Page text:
Tributes paid to town sportsman

A TRUE gentleman who would have gone out of his way to help anyone who needed it.

That’s the way Lindsay Corkin, the vice-chairman of the district’s Sports Association, was remembered by friends and colleagues after his sudden death last month.

The 49-year-old Seapatrick man had battled throat cancer in recent years but died only a short time after his most recent check-up.Mr Corkin, who passed away at the end of July, is survived by his partner Cindy Lewins and her two children Andrew and Megan who he is said to have “thought the world of”.

The keen sportsman was well-known throughout the district as being a founder member of Banbridge Kayak and Canoe Club and more recently was appointed vice-chair of the Sports Association. He was cremated last week and his ashes were later buried alongside his grandparents.

Despite his illness and treatment Mr Corkin was praised as a dedicated community-centred man. Alison Wilson, the current chair of the association, said Mr Corkin was admired and respected by all his colleagues.

“Even through his illness and the many weeks of dialysis Lindsay rarely missed a committee meeting and played a full and active role in support of the Association and its work,” she said.

“In fact his work was acknowledged just last year when he attended a Garden Party at Hillsborough Castle which was hosted by Prince Edward and the Countess of Wessex.”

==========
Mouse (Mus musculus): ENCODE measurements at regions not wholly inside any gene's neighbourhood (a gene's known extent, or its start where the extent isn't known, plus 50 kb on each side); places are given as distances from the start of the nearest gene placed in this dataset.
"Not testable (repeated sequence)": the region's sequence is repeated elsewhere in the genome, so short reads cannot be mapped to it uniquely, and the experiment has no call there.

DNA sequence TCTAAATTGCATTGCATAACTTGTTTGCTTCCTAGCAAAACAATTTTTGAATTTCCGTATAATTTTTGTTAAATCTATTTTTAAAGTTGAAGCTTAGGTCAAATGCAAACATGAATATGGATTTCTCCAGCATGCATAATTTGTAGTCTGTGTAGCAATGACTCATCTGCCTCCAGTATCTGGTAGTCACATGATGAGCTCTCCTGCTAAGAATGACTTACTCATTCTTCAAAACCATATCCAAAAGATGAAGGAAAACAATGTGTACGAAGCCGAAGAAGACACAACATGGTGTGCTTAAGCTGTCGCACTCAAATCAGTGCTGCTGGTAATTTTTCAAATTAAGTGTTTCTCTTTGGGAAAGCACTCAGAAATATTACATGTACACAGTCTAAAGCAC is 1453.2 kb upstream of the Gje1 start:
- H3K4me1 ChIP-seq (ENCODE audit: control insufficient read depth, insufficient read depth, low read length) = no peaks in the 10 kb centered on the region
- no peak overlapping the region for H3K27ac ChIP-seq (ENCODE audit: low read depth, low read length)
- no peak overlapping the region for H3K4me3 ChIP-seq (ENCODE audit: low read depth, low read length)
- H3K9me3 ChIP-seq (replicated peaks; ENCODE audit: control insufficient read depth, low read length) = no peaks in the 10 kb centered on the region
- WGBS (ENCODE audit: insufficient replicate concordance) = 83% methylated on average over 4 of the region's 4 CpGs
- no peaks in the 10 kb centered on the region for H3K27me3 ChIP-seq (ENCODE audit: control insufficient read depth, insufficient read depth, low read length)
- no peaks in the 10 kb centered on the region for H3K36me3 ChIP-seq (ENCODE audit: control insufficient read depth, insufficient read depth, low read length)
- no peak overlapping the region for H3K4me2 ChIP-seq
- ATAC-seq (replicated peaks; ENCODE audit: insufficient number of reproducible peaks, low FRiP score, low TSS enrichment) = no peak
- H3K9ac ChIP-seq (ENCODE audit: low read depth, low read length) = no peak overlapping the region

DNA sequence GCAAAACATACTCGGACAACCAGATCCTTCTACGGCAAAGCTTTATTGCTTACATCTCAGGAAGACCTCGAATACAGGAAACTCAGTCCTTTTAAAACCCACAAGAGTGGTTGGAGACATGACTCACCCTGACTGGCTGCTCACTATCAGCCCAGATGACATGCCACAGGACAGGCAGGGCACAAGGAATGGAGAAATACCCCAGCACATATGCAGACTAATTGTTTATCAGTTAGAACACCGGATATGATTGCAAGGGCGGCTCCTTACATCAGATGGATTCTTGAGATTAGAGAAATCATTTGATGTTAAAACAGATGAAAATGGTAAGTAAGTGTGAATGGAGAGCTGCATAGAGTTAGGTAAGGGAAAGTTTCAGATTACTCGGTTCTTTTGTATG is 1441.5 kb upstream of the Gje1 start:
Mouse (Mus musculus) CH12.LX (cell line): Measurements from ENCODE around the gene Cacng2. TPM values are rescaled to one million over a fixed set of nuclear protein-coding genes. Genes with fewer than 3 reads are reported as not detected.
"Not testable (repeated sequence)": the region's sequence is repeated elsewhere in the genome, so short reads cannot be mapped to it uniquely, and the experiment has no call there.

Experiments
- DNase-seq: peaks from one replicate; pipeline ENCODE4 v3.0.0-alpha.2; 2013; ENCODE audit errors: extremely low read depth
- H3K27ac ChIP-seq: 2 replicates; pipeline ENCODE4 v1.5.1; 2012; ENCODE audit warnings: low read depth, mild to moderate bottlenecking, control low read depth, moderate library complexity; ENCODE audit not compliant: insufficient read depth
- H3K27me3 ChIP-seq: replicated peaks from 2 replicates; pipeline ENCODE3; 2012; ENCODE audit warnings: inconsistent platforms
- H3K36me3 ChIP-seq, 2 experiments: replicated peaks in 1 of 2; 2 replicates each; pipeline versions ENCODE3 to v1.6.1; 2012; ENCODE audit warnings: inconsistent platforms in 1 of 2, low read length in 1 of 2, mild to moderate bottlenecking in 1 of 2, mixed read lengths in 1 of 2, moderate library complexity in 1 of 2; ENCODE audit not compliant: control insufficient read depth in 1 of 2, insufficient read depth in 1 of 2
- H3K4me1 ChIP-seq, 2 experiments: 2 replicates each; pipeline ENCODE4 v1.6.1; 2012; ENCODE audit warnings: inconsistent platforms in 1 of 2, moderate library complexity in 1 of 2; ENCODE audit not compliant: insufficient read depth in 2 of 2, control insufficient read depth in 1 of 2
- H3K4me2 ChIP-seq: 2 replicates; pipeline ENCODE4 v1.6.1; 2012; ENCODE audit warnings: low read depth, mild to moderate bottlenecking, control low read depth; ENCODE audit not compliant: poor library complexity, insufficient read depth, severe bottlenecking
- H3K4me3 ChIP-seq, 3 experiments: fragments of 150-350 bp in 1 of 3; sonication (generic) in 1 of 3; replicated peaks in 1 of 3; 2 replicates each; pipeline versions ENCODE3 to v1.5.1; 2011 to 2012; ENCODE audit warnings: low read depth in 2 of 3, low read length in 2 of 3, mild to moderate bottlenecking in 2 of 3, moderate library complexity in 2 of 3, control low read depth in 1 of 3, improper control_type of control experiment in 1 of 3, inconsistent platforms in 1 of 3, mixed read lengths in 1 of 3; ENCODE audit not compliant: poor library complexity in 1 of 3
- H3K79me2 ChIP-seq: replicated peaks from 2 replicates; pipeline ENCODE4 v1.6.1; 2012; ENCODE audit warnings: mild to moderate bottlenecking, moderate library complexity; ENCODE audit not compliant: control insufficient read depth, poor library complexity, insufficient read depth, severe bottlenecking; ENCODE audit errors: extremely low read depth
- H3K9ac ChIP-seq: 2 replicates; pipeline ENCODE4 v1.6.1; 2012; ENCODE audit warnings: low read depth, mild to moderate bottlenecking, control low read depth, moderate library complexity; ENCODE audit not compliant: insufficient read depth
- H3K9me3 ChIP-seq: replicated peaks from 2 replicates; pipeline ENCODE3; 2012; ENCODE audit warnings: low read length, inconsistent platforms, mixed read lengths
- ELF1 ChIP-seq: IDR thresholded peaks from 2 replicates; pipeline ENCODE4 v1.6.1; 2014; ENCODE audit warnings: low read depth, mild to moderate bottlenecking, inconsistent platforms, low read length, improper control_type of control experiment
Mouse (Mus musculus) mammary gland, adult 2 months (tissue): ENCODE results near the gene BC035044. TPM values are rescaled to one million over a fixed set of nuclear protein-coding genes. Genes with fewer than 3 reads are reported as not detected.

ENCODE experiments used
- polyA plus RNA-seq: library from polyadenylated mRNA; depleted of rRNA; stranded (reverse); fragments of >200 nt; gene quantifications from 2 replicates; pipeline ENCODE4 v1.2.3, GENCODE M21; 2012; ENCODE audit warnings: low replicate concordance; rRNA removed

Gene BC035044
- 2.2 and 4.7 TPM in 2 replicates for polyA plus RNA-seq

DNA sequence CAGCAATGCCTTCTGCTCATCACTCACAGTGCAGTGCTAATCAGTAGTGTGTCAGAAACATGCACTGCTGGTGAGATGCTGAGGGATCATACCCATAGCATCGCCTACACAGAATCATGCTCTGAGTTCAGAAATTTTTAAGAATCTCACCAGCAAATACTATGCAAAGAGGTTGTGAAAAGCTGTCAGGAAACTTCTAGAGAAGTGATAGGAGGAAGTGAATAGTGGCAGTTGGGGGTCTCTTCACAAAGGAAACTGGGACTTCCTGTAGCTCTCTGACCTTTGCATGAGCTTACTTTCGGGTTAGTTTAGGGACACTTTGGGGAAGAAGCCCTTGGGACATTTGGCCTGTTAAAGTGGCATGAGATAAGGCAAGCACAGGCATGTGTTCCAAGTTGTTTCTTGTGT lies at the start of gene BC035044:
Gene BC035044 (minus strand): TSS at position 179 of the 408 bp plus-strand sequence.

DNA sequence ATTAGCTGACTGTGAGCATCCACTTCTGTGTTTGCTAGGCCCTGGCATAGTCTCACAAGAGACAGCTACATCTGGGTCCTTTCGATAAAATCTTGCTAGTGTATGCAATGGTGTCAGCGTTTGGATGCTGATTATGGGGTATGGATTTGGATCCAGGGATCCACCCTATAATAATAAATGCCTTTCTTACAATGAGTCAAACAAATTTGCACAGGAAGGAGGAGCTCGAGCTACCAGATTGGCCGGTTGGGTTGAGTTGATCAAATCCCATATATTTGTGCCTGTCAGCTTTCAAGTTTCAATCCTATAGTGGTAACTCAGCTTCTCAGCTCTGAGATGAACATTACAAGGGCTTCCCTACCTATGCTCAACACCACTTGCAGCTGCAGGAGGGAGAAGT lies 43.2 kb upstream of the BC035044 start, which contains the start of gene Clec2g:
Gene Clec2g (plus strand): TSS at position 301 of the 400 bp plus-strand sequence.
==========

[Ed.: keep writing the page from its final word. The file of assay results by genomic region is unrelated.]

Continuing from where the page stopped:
Close friend and fellow founder member of the Kayak Club Kevin McKernan said Mr Corkin was always ready with a helping hand. “He always seemed to know what to do,” said Mr McKernan.

“He was a good friend of mine over many years and he was always able to go out and have a great laugh. He will be very much missed, he was a big character and touched many people’s lives.”

Fellow kayaker Dennis Rice said Mr Corkin was generous to a fault. “If there was ever anything he could do for you he would have done it, not a problem,” said Mr Rice.

“He taught me everything I know about kayaking and canoeing. If Lindsay didn’t know it, it wasn’t worth knowing. He was the backbone of the club.”

Ms Wilson said Mr Corkin will be missed by all who knew him. “Lindsay was a true gentleman who will be sorely missed by the Association members who had the pleasure of knowing him,” she added.